Kids, don’t do this at home.
I didn’t run so much as a meter in July and June wasn’t much better either. With the pandemic, being unemployed, searching for a job, and doing an inordinate number of interviews I simply had no urge to train at all. So it seemed an excellent idea to sign up for a 35km, 1500m D+ trail run in Börzsöny, the most badass mountain in Hungary. My game plan: wing it, and see what happens.
I knew I could do it, but had no illusions. This is known as the hardest track of the Nyúlcipőbolt trail series and let’s face it: in the past weeks I tended to get out of wind taking the stairs to my fourth floor apartment… so who was I kidding?
Still, finally, the atmosphere of a race! Arriving to the race center, greeting old acquaintances, getting ready, checking the compulsory gear, tightening the straps, the countdown to the start. Ah, how I’ve missed all this!
I managed to keep a good enough pace until the first checkpoint, but things started to go downhill from there at an alarming rate. I got dizzy at the refreshment desk just by leaning forward a bit. Then during the subsequent climb I had to sit down on a rock only not to faint. Boy, was I out of carbohydrates!
It was during this incline that I was overtook by the runner I thought to be the last. I was spent. I knew the track, I wasn’t even halfway, and I was running out of water. Things didn’t look good, and I had half a mind to call it quits. But this was Börzsöny, the mountain where you cannot quit, because, well, it’s mostly wilderness, and there are no shortcuts.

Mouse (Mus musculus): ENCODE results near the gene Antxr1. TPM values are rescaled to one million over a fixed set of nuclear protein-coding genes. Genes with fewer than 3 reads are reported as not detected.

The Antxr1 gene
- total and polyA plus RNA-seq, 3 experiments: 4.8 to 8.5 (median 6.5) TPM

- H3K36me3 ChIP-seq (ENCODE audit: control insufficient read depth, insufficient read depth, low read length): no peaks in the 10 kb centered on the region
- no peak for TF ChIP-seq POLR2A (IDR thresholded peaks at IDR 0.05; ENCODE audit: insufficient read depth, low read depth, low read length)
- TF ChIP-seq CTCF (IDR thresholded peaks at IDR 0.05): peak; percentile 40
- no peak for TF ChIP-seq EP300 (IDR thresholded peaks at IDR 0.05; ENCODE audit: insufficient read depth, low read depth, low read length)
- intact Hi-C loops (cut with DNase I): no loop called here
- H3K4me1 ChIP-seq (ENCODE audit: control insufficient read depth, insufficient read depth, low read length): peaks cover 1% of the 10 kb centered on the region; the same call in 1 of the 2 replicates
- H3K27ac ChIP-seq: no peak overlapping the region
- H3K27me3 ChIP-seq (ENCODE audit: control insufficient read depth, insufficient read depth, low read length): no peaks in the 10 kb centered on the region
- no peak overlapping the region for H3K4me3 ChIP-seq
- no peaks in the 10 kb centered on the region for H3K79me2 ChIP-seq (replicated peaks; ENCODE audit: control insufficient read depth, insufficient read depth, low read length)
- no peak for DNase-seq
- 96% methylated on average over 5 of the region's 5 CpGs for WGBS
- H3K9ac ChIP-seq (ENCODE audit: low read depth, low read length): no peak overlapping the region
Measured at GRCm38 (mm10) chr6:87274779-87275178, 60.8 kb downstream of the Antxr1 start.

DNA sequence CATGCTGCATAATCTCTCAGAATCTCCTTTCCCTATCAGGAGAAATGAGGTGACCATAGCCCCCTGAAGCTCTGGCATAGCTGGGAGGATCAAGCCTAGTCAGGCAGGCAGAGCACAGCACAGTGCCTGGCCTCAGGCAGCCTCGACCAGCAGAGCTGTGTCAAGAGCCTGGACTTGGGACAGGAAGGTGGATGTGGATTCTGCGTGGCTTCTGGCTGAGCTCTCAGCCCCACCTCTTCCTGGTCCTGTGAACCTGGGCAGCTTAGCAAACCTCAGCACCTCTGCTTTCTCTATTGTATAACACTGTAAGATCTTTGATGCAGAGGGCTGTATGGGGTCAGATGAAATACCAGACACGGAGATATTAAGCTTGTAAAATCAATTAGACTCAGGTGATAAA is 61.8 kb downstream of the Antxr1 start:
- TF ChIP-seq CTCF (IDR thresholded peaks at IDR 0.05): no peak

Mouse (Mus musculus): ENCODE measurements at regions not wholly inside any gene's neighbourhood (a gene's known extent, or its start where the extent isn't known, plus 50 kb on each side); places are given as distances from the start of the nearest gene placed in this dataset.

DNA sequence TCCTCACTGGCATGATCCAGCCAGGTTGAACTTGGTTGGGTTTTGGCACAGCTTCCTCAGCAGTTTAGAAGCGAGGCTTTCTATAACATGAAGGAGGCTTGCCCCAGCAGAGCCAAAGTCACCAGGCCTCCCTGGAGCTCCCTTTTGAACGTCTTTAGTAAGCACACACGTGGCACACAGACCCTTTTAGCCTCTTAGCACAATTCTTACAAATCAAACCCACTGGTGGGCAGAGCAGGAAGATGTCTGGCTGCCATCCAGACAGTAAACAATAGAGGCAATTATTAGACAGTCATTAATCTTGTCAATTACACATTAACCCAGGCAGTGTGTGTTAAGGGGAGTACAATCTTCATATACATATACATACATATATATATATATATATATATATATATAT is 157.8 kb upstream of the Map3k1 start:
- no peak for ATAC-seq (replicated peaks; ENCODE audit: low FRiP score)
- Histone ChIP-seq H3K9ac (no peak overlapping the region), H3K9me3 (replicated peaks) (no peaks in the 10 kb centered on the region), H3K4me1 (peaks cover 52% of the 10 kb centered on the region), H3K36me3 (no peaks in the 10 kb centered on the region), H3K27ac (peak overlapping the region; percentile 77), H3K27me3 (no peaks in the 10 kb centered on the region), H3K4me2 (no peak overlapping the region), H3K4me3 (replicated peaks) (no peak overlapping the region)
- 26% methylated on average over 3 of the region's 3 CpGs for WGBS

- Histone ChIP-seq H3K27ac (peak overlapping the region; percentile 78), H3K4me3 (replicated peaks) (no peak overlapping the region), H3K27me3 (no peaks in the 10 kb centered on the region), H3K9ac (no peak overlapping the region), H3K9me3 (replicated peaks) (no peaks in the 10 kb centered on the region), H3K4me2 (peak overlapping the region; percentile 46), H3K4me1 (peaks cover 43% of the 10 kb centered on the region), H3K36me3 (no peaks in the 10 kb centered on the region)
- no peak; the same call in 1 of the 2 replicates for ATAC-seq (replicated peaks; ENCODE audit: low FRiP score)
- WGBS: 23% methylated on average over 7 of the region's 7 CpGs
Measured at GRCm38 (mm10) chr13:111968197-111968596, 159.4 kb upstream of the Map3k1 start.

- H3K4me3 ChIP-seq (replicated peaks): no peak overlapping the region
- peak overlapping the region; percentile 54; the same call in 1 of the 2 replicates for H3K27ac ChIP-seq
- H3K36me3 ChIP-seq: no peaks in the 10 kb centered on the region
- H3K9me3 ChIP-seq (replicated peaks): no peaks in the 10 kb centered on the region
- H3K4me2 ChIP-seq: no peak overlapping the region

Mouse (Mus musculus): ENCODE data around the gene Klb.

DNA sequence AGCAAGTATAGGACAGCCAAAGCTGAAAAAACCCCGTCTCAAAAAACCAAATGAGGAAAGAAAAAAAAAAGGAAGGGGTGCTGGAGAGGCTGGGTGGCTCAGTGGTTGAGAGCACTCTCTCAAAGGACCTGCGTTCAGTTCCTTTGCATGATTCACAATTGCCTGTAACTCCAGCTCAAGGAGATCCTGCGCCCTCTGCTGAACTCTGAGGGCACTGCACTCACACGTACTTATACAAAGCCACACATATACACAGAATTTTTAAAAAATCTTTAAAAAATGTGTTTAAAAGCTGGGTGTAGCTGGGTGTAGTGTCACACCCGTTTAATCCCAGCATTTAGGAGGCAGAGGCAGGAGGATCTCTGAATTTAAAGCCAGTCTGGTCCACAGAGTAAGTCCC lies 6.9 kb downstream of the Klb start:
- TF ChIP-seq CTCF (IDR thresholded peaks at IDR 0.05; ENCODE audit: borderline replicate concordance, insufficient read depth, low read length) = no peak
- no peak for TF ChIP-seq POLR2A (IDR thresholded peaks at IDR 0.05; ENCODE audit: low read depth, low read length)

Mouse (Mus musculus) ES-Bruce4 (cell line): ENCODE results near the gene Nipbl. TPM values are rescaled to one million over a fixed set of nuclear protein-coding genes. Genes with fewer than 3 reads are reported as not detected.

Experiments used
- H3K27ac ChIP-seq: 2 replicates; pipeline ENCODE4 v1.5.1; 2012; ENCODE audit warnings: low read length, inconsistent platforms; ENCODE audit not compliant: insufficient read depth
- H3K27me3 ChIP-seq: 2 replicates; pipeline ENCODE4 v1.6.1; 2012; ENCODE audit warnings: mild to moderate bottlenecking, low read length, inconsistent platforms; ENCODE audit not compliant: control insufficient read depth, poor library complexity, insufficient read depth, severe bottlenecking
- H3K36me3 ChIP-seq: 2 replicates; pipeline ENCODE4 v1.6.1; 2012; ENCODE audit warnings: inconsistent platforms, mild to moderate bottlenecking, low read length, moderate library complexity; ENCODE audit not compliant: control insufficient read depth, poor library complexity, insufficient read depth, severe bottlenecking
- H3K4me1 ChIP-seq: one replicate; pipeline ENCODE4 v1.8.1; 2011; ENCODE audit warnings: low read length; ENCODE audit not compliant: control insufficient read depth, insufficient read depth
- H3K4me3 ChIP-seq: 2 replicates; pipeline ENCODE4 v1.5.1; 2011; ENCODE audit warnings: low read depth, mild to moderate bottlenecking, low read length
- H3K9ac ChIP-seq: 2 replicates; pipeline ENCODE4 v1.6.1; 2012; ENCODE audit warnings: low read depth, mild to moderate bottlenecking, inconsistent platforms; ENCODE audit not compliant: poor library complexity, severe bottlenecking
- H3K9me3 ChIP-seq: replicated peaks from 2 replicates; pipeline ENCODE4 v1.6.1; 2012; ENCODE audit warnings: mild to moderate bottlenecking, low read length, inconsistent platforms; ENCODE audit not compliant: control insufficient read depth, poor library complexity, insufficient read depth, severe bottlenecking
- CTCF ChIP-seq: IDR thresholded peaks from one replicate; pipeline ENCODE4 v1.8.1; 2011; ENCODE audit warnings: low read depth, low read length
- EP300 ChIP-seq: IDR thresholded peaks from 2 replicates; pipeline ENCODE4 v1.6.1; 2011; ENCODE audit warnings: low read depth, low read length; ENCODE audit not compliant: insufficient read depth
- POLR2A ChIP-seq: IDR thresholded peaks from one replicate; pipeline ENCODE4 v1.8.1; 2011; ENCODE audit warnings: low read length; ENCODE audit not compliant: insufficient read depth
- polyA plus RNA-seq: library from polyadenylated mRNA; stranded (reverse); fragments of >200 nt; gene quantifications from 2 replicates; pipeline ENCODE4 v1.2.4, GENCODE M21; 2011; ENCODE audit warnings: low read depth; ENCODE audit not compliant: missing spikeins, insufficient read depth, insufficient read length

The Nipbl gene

With no other option but to soldier on I got a little bit of respite on the “runnable” part (red triangle sign) towards the next stop, the big cold mountain (the Hungarian name literally translates to that).
This second checkpoint was about to close up business when I arrived. I was in survival mode by then. I even forgot my flasks: one of the crew members brought them to me after I left. (Huge thanks!)
Only having a mathematical chance of matching the cutoff time, I took it easy. I didn’t know when the checkpoints closed, and I arrived a couple of minutes late to Csóványos, the last hilltop. The crew had already left. I caught up with them just a little later while they were collecting the signal ribbons of the track.
Fortunately, at that point finishing was as easy as following a hiking sign to the race center. I caught up with another crew member dismantling the track and ended up arriving fifteen minutes later than the cutoff time. I wasn’t even dead last, turned out a girl finished after me so I snatched the penultimate place. We both got medals (against the rules), but yeah, this was an official DSQ.
Börzsöny — as always — was stunning, but unforgiving.